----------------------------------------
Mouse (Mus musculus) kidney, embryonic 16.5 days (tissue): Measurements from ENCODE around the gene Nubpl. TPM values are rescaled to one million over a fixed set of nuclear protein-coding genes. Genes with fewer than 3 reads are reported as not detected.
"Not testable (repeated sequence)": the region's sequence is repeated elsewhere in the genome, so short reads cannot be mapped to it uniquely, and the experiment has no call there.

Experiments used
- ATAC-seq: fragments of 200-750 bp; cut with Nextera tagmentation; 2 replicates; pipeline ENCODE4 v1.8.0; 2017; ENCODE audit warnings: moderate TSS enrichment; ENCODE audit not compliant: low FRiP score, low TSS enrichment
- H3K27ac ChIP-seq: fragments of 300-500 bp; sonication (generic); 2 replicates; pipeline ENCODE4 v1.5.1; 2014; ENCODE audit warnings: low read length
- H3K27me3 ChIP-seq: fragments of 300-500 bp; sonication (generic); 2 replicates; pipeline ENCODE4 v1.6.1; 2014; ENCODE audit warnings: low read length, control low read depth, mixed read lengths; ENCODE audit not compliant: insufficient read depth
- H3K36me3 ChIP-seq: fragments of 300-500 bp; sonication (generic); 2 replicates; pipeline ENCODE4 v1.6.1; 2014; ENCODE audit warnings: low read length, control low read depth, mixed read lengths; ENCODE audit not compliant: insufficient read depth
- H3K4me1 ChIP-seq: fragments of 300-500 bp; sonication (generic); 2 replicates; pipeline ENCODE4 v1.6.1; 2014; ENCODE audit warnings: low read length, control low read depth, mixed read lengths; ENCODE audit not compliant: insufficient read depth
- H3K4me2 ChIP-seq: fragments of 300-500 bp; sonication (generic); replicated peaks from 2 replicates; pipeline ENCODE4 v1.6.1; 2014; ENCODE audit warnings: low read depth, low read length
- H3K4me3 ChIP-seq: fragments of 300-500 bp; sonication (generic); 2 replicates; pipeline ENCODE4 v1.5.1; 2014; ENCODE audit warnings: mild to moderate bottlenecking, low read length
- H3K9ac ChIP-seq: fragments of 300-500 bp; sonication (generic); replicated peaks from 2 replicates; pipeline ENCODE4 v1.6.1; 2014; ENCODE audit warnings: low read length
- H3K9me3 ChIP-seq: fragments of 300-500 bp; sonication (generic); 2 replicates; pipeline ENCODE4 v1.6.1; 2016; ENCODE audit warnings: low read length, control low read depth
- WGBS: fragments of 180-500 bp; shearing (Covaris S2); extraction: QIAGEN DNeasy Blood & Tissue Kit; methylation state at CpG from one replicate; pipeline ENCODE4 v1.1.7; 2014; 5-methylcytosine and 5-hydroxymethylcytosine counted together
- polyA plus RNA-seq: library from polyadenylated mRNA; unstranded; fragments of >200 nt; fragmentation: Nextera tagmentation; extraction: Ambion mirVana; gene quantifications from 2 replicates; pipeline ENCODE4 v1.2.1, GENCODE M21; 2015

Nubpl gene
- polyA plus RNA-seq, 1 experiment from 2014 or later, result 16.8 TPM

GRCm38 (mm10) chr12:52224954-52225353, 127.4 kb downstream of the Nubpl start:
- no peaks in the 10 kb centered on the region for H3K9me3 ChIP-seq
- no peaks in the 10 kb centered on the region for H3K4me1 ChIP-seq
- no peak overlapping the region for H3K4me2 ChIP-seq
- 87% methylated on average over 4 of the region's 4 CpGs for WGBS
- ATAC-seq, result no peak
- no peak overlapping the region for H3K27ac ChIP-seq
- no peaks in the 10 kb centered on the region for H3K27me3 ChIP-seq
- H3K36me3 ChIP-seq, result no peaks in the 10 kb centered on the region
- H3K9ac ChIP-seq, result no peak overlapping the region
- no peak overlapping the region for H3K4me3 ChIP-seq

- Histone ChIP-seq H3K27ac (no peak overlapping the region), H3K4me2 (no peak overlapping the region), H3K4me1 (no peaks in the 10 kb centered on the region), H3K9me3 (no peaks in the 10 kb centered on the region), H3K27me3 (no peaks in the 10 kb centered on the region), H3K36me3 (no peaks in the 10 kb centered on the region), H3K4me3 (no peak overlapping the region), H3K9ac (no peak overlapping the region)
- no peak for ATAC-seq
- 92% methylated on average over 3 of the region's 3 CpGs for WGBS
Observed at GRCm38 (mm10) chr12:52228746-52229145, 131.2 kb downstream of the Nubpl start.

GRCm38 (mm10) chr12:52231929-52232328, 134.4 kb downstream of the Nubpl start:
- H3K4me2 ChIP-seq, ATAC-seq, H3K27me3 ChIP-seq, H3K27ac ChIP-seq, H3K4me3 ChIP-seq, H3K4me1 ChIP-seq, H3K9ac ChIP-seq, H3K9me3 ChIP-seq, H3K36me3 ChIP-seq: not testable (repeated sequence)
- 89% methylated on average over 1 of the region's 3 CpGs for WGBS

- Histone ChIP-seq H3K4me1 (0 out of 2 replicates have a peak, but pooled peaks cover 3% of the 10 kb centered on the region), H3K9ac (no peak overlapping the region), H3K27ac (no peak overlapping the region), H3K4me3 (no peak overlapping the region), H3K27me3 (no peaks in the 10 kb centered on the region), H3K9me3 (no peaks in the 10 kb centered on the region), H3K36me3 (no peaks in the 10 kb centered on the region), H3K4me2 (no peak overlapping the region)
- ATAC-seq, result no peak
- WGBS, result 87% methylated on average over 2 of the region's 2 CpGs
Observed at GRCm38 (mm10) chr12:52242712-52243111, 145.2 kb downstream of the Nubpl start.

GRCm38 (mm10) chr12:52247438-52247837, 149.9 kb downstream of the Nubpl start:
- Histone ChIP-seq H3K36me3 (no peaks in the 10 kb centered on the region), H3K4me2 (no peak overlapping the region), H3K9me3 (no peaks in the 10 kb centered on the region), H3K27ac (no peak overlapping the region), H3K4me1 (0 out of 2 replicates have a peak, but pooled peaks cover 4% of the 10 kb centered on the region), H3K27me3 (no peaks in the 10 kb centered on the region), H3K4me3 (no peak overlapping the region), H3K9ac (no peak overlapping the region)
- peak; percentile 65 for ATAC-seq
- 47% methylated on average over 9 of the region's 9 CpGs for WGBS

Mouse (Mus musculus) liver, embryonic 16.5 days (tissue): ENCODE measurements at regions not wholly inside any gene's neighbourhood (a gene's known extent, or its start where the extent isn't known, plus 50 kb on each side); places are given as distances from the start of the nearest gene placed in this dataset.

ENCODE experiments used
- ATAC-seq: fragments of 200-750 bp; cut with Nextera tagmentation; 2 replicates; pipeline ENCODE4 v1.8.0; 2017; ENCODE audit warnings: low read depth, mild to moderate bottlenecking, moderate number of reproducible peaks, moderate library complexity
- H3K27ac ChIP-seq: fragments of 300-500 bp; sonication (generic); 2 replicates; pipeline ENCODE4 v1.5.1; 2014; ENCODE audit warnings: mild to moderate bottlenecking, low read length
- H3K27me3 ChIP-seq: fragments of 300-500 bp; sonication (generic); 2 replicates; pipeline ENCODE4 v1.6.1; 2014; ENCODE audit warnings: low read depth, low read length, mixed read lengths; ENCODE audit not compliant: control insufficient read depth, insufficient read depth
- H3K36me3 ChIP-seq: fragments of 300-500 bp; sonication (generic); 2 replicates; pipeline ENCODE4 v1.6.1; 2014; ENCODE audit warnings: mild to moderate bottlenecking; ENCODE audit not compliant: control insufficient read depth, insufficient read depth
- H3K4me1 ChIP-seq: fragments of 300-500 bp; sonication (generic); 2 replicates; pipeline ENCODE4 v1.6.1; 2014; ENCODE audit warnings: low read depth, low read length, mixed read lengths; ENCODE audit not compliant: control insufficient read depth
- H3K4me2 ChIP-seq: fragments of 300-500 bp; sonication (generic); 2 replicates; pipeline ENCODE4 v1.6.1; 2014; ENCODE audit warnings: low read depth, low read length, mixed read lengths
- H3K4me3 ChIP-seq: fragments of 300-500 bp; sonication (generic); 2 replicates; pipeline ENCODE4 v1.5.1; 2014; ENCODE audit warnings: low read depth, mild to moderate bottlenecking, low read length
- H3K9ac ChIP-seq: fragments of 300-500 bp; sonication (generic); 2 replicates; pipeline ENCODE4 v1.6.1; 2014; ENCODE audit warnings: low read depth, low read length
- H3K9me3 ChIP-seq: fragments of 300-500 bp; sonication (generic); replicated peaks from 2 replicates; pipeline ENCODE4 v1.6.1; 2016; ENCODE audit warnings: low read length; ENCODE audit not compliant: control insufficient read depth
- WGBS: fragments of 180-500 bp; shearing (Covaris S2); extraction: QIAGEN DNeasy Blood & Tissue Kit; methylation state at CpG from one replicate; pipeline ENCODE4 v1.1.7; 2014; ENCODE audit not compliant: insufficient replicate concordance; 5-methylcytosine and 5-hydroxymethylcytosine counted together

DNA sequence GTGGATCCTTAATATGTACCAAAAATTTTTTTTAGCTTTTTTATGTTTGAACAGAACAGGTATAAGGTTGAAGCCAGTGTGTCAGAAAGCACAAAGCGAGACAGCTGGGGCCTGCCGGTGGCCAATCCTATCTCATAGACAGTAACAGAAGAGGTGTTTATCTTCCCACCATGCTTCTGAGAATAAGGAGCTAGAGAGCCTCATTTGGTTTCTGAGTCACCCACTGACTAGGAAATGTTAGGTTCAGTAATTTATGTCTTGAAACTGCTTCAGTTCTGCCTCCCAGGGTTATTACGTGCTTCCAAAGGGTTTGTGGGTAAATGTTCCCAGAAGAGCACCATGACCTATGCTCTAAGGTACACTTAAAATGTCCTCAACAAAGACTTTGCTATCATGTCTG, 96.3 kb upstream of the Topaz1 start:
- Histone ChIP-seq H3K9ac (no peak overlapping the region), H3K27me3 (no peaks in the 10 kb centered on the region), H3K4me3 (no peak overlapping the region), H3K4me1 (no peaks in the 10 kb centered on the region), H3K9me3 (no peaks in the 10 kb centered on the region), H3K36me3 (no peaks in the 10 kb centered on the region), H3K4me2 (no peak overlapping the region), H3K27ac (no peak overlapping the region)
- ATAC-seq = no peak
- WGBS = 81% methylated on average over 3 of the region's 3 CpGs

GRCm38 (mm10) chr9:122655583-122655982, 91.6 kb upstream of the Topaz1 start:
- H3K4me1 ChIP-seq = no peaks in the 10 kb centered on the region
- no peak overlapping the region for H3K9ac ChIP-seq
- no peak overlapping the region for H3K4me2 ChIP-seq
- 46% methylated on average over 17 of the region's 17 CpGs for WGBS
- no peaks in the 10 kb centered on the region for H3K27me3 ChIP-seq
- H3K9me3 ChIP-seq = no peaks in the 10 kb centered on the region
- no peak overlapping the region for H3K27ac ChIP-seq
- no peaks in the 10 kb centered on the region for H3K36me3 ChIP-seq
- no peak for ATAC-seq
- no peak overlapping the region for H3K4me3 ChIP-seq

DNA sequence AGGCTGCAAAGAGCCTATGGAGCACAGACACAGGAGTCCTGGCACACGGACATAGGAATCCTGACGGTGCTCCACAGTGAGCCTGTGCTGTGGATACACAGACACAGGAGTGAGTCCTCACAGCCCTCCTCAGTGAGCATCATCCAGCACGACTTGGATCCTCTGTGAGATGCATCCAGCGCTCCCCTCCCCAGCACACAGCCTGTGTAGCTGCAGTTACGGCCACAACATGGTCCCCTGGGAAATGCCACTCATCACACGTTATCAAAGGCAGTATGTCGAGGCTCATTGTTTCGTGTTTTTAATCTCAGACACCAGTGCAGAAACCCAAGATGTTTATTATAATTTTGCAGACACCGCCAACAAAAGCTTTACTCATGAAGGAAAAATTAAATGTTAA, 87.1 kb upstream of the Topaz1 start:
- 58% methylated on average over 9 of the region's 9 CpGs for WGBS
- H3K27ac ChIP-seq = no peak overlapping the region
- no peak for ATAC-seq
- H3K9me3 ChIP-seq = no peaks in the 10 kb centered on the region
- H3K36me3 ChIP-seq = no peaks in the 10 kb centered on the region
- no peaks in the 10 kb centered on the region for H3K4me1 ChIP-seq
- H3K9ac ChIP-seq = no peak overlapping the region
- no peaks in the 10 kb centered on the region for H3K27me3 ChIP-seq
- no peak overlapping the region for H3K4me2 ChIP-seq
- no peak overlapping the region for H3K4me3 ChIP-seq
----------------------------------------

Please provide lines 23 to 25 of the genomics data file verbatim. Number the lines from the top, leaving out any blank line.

- no peak overlapping the region for H3K27ac ChIP-seq
- no peaks in the 10 kb centered on the region for H3K27me3 ChIP-seq
- H3K36me3 ChIP-seq, result no peaks in the 10 kb centered on the region